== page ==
Treating your punishment like a war medal is a way of dodging accountability and avoiding reflection on your anger management and entitlement issues. The behaviour I described above is appalling and completely unacceptable within any constructive social environment.
If you are convinced that D has a personal vendetta against you, I will hand down the next ban myself. This is your warning.
I know this
I'm trying to cut this debate after it's sort of been resolved and I see the sour attitude in some people in the discussion and know where it's coming from. Only cure is to keep playing, gain a bit of perspective, reflect upon it, and in some cases give it up). There were cases where D or whoever literally misinterpreded me, allthough that might be just me not being concise, I don't see it as a vendetta I see it as misunderstanding... I just want to give the long answers to the stuff here, and at the same time don't (because I'd be writing a novel for the benefits of just a few people, and because I see narrow minded answers and attitudes on both sides).
I want to write a long post about what breeds what seems like "entitlement" and "resentment" in this issue, that's what's the real problem - not understanding or not understanding or even liking or disliking this or other design decisions. The "give warning" side is, and probably will always, be driven to keep it up by emotions, and they won't necessarily feel entitled as much as swindled, wornged and hurt. There's strong shades of lashing out and thinly veiled bitterness on that side, and "man up and accept the rules" just breeds that more. Eh... The "gonna get missinterpreted and banned" seems likely if anyone decides I'm hijacking this and derailing it, when in fact I'm trying to get to the root of the problem which is "it's solved yet it keeps going on, why?" Here goes:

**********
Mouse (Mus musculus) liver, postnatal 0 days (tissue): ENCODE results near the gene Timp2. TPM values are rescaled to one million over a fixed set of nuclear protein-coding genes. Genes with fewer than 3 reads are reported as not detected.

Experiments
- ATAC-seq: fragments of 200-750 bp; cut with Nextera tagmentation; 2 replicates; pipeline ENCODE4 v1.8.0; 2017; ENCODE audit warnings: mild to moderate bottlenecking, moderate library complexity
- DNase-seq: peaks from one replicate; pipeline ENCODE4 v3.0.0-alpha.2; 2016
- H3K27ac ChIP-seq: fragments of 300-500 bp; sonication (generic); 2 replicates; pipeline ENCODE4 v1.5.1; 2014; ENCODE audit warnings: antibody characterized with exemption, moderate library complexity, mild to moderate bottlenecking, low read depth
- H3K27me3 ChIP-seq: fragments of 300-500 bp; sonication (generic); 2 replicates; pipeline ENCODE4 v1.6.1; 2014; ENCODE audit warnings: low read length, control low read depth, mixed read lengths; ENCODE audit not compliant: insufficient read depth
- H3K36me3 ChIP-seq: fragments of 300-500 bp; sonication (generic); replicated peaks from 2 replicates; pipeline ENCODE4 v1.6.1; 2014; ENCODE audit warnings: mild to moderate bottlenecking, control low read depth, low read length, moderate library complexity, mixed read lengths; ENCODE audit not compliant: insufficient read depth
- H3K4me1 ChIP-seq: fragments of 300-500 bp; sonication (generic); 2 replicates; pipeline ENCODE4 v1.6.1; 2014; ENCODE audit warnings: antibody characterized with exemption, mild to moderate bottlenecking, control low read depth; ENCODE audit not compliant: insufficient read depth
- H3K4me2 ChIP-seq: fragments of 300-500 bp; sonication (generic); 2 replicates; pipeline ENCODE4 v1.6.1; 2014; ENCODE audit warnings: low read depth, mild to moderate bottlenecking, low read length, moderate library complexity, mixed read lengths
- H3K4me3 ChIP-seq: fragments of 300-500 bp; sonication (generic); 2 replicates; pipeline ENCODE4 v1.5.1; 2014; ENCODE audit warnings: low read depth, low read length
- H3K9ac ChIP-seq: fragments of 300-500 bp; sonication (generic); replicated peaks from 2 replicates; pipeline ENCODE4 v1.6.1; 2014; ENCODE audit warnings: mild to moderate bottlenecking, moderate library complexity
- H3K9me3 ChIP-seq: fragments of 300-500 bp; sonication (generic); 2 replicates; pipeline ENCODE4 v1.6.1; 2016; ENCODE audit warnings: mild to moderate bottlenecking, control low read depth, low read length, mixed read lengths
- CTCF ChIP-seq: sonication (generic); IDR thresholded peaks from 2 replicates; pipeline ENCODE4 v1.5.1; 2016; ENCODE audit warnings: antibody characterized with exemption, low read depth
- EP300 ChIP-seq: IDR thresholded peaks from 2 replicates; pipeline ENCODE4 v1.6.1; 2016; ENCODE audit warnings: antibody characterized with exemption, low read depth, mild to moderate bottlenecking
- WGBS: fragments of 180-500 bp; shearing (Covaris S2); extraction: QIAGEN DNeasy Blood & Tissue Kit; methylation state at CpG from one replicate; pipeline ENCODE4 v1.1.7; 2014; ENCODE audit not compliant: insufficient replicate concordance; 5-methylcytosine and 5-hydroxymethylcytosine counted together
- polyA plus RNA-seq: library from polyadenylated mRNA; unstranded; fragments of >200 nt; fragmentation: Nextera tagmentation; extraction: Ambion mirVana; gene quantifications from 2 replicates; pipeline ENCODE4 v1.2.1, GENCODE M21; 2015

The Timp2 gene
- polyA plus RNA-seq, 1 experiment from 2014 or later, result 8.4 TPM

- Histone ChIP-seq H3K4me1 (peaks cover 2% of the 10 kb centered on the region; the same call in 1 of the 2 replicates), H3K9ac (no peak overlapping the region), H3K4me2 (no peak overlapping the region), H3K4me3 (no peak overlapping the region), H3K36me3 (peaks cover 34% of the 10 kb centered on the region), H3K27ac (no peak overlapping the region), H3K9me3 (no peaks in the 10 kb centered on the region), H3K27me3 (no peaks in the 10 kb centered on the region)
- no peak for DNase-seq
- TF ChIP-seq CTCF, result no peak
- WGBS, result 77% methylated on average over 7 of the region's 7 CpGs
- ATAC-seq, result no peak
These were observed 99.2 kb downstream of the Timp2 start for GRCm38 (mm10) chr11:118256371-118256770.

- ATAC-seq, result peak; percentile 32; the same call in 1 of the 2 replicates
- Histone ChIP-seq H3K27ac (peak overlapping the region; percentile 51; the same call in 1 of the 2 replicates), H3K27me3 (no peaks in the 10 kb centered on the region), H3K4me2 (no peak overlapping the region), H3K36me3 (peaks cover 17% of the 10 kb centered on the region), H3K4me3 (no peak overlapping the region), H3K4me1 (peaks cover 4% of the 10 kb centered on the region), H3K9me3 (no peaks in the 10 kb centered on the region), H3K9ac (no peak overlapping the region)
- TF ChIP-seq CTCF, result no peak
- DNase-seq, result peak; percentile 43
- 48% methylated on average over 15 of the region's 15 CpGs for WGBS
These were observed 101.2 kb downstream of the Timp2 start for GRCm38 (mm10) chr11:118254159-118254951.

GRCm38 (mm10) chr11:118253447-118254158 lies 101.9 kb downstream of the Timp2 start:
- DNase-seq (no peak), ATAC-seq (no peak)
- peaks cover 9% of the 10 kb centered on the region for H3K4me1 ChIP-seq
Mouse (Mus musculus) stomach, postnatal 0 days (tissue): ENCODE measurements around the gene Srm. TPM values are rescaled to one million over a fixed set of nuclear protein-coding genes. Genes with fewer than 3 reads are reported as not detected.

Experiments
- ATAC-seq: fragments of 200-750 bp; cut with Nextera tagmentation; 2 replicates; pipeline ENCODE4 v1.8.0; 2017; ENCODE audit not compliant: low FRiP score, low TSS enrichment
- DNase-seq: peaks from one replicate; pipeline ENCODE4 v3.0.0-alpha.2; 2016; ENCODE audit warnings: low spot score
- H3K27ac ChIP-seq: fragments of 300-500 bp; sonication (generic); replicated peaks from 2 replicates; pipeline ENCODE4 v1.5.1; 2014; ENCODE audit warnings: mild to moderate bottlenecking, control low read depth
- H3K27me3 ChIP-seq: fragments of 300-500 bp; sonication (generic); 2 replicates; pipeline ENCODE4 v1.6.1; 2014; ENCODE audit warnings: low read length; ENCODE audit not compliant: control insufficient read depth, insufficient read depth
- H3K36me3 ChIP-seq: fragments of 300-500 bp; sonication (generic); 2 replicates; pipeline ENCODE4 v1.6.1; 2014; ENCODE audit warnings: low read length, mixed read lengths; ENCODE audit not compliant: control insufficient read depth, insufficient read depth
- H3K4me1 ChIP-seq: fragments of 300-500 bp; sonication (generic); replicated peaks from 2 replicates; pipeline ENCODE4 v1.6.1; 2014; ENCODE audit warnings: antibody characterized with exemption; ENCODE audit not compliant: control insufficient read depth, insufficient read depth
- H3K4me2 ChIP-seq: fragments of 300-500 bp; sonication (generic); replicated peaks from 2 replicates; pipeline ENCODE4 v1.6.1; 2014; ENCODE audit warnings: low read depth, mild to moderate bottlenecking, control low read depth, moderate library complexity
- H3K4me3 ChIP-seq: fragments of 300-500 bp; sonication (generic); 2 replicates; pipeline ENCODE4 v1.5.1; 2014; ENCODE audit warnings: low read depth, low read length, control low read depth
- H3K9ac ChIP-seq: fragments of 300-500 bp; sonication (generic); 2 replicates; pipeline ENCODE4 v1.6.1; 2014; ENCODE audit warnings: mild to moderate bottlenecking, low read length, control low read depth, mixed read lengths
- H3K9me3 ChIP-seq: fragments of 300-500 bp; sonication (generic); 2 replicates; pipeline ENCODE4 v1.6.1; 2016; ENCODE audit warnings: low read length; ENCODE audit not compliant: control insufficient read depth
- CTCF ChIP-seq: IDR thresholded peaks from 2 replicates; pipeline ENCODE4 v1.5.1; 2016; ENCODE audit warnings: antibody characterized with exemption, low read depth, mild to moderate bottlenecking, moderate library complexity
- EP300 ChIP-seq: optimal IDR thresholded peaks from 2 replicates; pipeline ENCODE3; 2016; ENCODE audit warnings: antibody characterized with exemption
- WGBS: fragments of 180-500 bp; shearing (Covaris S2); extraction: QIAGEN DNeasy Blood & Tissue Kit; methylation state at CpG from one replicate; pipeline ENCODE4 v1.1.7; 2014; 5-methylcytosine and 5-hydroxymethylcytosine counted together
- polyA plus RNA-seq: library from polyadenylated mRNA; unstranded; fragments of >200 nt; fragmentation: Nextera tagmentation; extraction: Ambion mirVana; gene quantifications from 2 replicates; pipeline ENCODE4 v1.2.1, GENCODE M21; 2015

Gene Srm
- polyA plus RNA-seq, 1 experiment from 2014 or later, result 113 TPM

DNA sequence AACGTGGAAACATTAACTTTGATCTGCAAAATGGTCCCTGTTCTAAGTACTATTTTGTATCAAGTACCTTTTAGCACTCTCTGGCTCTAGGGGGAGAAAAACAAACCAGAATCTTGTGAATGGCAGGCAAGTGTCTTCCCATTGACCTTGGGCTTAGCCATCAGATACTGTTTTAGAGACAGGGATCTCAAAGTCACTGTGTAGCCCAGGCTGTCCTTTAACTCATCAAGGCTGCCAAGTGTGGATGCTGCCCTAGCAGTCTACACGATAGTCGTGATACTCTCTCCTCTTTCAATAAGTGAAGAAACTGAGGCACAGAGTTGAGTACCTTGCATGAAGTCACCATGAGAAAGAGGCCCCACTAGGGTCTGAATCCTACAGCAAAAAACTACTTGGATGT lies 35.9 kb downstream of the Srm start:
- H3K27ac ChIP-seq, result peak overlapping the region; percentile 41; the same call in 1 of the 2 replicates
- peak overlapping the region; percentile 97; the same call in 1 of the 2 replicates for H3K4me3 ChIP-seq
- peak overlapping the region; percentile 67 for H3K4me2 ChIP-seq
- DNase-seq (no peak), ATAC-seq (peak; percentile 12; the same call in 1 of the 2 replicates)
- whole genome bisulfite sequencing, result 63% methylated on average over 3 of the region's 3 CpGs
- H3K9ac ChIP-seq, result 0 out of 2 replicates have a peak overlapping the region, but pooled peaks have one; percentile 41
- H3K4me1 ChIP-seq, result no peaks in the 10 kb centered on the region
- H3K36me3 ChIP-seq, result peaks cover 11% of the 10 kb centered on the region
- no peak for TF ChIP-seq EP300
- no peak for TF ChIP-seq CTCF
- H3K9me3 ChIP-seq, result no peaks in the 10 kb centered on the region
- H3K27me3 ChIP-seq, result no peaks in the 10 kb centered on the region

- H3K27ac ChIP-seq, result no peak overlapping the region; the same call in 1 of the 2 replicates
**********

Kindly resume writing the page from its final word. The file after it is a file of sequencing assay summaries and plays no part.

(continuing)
I'm a turn based game fan. I'm not bad at games where reactions matter, I played semi-pro HoN and a lot of DotA and of all the FPS games the first AVP was by far my favourite (did everything with everything in that one). But I preffer turn based and puzzly games where I have all the time in the world to make my move. The only game, especially a roguelike, where I'd be expecting something like a DD missclick mishap would be the aforementioned AVP - unless shit's comming out of the goddamned walls by default, I expect to live and die by my decisions not by my reflexes. And I feel strongly about my time, so if I sit down to play a game where death is punished by loss of my time, and is more often the result of something out of my hands - I get progressively more annoyed every time it happens. I wouldn't mind it in a game where I could reasonably expect it, but part of playing a game like DD is being safe from reflex-based deaths. This is the person who's writing this post.Why anger?
I think this is universal. I think very few people can "cope" with a missclick death in DD, and a big part of it is the exact role of death in it's learning curve. It's a game about doing anything not to die. You win by not dieing and killing the other guy, and that comes with good play, reasoning, knowlegde and all that. People who do well start playing faster and get confident - you're beating the game, why should you not feel confident? And then they die! You get punished for being smart, quick, relaxed, not intimidated, for assuming that it's the kind of game where this couldn't happen. Your twitchy fingers, your mouse, or even your cat, can inflict upon you the same punishment that an insane person who would voluntarily click on a red flashing "DEATH" sign sporting monster would inflict upon themselves.